Boulder, CO– Over the past few years there has been a great deal of controversy over sexual harassment and assaults on college campuses. Numerous institutions of higher learning, including the Yale, University of Colorado-Boulder, University of Montana have been subjected to Department of Education and Department of Justice Investigations for their mishandling of sexual harassment and assault allegations.
These institutions have been accused of covering up allegations, retaliating against the victims and failing to properly discipline the perpetrators. Some of the schools have been accused of trying to cover up assaults and rape to keep their attendance up and prevent potential students and their parents from seeing how prevalent this behavior is on a campus.
Sexual misconduct on campuses is such an issue that colleges and university have been cited by the Department of Education who recently developed new guidelines to help higher learning institutions combat the problem.
In addition to the new guidelines, the schools facing DOE probes were forced to draft new policies which clarify their sexual harassment and assault reporting policies and make the system easier for the victims to navigate.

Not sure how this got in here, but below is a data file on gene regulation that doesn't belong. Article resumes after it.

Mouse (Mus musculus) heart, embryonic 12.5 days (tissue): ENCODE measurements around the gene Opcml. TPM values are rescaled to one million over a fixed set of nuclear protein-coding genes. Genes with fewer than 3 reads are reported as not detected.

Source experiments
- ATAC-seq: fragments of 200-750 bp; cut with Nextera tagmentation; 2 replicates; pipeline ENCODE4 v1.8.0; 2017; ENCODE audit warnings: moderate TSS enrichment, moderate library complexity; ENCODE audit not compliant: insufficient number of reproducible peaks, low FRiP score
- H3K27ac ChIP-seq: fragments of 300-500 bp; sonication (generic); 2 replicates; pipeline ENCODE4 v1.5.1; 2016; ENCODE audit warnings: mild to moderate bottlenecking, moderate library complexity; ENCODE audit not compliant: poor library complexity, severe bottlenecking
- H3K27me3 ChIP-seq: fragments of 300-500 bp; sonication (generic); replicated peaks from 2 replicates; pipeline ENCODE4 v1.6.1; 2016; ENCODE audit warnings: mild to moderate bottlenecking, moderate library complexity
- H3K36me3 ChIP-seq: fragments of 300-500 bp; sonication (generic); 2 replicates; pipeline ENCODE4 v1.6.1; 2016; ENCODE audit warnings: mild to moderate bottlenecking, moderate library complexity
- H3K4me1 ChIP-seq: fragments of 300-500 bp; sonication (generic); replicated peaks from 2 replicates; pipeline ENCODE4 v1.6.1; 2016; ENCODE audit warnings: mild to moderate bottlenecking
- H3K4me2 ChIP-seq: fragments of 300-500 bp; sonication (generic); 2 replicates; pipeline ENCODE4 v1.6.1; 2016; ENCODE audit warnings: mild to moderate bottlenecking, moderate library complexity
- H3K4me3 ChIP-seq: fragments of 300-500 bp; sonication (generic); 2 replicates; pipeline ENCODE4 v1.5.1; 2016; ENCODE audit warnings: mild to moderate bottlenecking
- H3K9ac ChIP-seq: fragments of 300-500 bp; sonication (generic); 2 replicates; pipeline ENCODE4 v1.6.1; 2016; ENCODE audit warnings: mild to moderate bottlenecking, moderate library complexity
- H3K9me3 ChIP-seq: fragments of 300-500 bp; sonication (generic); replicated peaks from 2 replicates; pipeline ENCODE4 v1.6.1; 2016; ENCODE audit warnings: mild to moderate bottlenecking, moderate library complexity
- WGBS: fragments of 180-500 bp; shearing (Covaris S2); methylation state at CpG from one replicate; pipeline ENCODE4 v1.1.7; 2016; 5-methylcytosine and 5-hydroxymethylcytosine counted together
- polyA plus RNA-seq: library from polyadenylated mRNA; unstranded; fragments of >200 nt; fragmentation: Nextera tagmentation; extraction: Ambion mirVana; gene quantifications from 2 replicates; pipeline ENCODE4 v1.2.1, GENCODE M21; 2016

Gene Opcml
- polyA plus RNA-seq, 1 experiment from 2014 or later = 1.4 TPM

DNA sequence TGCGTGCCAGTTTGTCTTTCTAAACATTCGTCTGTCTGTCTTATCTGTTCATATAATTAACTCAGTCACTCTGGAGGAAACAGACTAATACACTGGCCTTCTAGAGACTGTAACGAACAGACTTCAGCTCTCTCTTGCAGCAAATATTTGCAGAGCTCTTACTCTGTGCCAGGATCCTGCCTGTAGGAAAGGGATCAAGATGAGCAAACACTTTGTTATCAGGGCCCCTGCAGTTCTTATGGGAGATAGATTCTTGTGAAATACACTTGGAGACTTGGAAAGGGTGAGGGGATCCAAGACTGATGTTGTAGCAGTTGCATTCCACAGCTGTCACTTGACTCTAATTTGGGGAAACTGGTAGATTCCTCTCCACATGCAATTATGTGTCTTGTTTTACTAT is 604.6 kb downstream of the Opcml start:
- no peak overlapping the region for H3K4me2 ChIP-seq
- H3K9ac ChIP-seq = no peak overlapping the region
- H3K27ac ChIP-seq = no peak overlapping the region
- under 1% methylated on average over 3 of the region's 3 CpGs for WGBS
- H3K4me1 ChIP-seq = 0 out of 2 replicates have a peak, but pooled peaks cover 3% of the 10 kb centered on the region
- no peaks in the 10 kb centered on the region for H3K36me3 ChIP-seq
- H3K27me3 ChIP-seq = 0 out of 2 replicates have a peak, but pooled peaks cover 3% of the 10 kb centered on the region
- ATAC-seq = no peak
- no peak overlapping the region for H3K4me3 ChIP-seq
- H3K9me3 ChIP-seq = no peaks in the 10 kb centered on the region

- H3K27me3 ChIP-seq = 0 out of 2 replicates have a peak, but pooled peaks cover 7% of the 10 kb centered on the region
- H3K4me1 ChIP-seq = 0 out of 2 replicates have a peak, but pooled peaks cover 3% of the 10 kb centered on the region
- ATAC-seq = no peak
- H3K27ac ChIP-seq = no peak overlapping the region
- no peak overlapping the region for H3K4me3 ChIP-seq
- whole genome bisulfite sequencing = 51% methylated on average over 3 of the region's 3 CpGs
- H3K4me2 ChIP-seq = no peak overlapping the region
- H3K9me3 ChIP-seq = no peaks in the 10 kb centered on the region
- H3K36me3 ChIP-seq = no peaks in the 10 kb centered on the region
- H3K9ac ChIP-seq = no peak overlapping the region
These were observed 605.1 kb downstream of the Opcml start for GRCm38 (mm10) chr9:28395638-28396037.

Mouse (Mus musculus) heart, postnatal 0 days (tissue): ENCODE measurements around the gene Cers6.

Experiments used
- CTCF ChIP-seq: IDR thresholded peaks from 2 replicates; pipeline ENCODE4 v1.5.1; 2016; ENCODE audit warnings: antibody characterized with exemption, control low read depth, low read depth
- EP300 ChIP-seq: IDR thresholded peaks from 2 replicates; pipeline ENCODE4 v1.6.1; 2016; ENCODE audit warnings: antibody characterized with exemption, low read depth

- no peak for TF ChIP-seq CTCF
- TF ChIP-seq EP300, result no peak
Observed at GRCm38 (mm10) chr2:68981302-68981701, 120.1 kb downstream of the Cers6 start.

The problem of sexual assault and harassment on college and university campuses are widespread, just as it is with the workplace. Research from the American Association of University Women sheds light on the scope of the problem.
- At least 62 percent of women and 61 percent of men report being sexually harassed on their campus.
- Sixty-six percent know at least one person who has been sexually harassed.
- Less than 10 percent of sexual harassment victims actually report their experiences to facility staff.
- Thirty-five percent of sexual harassment victims never tell anyone, not even friends or family, about their experience.
- Eighty percent of harassment victims report being harassed by a fellow student.
- Fifty-one percent of male students and 39 percent of female students admit to sexually harassing someone.
The above statistics show that sexual harassment is fairly common, but the struggles for victims don’t end with the harassment. Victims can be impacted in many ways.
According to the AAUW, 69 percent of females subjected to sexual harassment said they were very upset about the incident. Over half reported that the harassment made them feel insecure or embarrassed. Victims can also feel angry, afraid and intimidated.
The impact of sexual harassment doesn’t end with the students emotional state it can also affect their academic career. Students who have been harassed find it hard to concentrate on their studies. Victims find it hard to sleep, have decreased appetite; lose interest in their classes and in extreme cases considering changing schools.
Some said the harassment caused them to skip at least one class and/or drop one of their classes. Harassment victims also said they avoided certain buildings on campus where the initial incident happened.
Regulations and lawsuits alone cannot combat harassment and assault on college campuses. Victims need to speak out and if necessary, a Boulder sexual harassment attorney can be their voice.